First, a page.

First, he was dubbed the quintessential “academic decathlete.” Now Tom Lee is being touted as an “inspiring exemplar” for young academics in any discipline. This by the authors of a new paper that outlines a soundly reasoned—and impeccably researched—set of best practices for the modern aspiring scholar.
Lee, the Hughes M. Blake Endowed Professor of Management at the University of Washington Foster School of Business, figures prominently in the recently published paper, “How to enhance scholarly impact: recommendations for university administrators, researchers and educators.”
Its authors, led by Herman Aguinis of George Washington University, hold Lee as an exemplary case study in the multi-faceted impacts that a versatile scholar can—and should aspire to—make in their department, school and discipline.
The very model of the modern management scholar
“There are many exemplary academic decathletes,” the authors write. “We would like to highlight Professor Tom Lee.”
The term was coined in a 2013 Journal of Management Inquiry article describing the kind of professor who excels at research, teaching, and service (plus mentoring and leadership) over the course of a career.
That paper’s prime example was Lee.
The new paper, equally enthralled, lays out a long list of Lee’s accolades. He served as the Foster School’s associate dean for academic and faculty affairs for more than a decade. He has held several leadership positions in academic associations, including serving as president of the Academy of Management and editor of the Academy of Management Journal. He has taught undergraduate, MBA and Executive MBA students (earning consistently stellar ratings) and mentored scores of candidates in Foster’s PhD Program. He is a fellow of the Academy of Management and the Society for Industrial and Organizational Psychology. And he has authored 95 papers in peer-reviewed journals, receiving 24,000+ Google Scholar citations and registering an “h-index” of 51, meaning 51 of his publications have received at least 50 citations each.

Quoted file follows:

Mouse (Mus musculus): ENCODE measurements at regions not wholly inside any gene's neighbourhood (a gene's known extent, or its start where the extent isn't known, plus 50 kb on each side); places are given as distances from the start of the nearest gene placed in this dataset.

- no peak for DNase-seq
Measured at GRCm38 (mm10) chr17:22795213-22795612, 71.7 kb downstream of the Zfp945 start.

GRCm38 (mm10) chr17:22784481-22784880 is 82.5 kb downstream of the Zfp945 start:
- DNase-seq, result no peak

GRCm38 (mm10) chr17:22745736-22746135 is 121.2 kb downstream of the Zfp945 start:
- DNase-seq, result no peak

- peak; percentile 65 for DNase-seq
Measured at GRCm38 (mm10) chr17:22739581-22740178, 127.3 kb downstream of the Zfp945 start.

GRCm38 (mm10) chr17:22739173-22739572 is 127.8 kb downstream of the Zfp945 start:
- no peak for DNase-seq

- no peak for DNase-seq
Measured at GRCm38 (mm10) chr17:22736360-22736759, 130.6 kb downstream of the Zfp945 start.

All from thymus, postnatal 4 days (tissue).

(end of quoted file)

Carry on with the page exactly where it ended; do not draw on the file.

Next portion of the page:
“This example of an academic decathlete,” the authors note, “illustrates the multiple dimensions of a high-impact scholar who has had an important influence on a broad range of stakeholders.”
Demystifying employee turnover
The paper’s accounting of Lee’s career highlights only scratches the surface.
Since joining the Foster School’s Department of Management and Organization in 1983, Lee has been a veritable publishing powerhouse, profoundly shaping the way that scholars and managers understand employee turnover and retention.
In a recent paper, he distills the wisdom from 100 years of research on voluntary job turnover into a set of best practices for managers. In another, he collaborates with the world’s foremost organizational behavior experts to produce an evidence-based guide to greater government efficiency.
Lee has earned many research accolades, including the 2013 Scholarly Achievement Award from the Academy of Management’s Human Resources Division for his study finding that job satisfaction, over time and in context, is the best predictor of voluntary turnover (with long-time colleague Terry Mitchell and former students Dong Liu and Brooks Holtom).
His paper, “Increasing human and social capital by applying job embeddedness theory” (with Holtom and Mitchell), was named the Outstanding Practitioner Oriented Publication in Organizational Behavior for 2006.
And Lee earned the 2001 Outstanding Organizational Behavior Publication award from the OB Division of the Academy of Management for “The unfolding model of voluntary turnover and job embeddedness: foundations for a comprehensive theory of attachment” (with Mitchell).
Career to be emulated
In 2015, the Human Relations Division of the Academy of Management honored Lee with its Herbert Heneman Jr. Award for Career Achievement.
The Academy went even further in 2016, bestowing upon Lee its overall Career Achievement Award for Distinguished Service.
Not that he’s winding down. Even late into his fourth decade at the Foster School, Lee remains remarkably productive. He continues publish new research, teach, mentor and serve his discipline. He received the 2019 Excellence in Reviewing Award from the journal Human Resources Management. His paper (with Alex Rubenstein, Marion Eberly and Terry Mitchell) analyzing the antecedents of voluntary employee turnover was one a finalist for the 2020 Best Article Award in Personnel Psychology.
It’s quite a record to follow. But striving to become an academic decathlete is the way to make the most impact in an academic career, and a path well worth pursuing, according to Aquinis, et al.
“Can we do it all?” the authors ask. “Clearly, to become an academic decathlete seems to be a daunting aspiration for all faculty and particularly for early career ones. However, we believe this is the strategic direction faculty should consider, though this does not involve necessarily excelling in all dimensions, but at least some of them.”
Tom Lee has excelled in all—often at the same time.